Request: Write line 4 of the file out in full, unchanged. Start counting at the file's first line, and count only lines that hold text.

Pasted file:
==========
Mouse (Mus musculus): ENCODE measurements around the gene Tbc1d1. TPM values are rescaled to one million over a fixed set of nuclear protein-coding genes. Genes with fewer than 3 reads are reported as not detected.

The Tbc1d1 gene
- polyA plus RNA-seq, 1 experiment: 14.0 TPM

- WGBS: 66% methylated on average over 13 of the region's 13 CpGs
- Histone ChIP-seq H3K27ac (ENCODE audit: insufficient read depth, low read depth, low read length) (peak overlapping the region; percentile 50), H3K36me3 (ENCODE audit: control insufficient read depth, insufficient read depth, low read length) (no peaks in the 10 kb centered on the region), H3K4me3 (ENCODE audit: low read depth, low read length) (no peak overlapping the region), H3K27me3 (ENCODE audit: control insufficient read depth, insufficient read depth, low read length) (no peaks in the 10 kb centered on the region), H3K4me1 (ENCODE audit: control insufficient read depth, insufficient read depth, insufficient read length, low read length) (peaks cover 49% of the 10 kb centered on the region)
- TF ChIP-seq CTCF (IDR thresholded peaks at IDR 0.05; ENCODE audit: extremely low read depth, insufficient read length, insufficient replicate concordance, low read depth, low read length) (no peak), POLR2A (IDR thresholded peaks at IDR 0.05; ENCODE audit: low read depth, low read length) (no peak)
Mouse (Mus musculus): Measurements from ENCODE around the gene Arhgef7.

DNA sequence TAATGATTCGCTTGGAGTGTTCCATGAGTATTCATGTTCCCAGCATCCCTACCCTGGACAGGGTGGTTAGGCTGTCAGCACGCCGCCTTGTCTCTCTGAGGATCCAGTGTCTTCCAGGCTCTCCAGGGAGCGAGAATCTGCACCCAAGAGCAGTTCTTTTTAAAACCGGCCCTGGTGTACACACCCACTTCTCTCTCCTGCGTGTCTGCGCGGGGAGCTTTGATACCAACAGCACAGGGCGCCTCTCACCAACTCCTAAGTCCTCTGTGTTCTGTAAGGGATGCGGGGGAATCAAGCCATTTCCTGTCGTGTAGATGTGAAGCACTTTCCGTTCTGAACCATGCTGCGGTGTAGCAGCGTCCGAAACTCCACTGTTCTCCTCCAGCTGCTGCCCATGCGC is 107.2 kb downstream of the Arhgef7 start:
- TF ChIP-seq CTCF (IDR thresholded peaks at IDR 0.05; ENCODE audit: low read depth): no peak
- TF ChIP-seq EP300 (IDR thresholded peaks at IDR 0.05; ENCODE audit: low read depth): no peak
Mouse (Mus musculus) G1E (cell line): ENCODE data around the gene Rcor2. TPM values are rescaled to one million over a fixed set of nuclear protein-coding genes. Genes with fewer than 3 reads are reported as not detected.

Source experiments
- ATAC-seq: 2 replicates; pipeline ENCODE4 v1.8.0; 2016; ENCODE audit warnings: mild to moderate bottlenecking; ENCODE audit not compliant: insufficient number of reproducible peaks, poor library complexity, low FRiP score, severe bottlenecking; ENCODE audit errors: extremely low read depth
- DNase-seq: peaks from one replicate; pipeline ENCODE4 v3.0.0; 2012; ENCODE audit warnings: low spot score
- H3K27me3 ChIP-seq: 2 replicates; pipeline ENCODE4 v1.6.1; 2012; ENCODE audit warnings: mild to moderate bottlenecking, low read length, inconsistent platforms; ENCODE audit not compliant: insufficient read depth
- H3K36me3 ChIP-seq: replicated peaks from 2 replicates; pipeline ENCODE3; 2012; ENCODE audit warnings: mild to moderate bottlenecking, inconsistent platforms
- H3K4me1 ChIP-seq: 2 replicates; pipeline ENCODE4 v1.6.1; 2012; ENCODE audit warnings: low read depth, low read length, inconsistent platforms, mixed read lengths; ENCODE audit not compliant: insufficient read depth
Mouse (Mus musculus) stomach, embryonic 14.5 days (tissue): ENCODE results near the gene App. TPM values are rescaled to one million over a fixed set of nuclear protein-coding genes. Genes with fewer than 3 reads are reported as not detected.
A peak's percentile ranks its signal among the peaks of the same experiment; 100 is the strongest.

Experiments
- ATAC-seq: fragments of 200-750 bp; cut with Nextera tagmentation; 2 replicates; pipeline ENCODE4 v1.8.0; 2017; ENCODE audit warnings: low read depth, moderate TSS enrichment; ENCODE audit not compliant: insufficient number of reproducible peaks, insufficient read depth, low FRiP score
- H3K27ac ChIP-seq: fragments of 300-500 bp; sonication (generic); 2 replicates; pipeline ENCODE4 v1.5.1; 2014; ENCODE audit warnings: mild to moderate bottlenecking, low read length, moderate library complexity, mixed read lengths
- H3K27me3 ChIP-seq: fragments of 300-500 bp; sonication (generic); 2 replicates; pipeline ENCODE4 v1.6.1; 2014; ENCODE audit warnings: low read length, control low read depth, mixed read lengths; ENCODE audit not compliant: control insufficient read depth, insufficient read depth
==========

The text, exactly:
- WGBS: 66% methylated on average over 13 of the region's 13 CpGs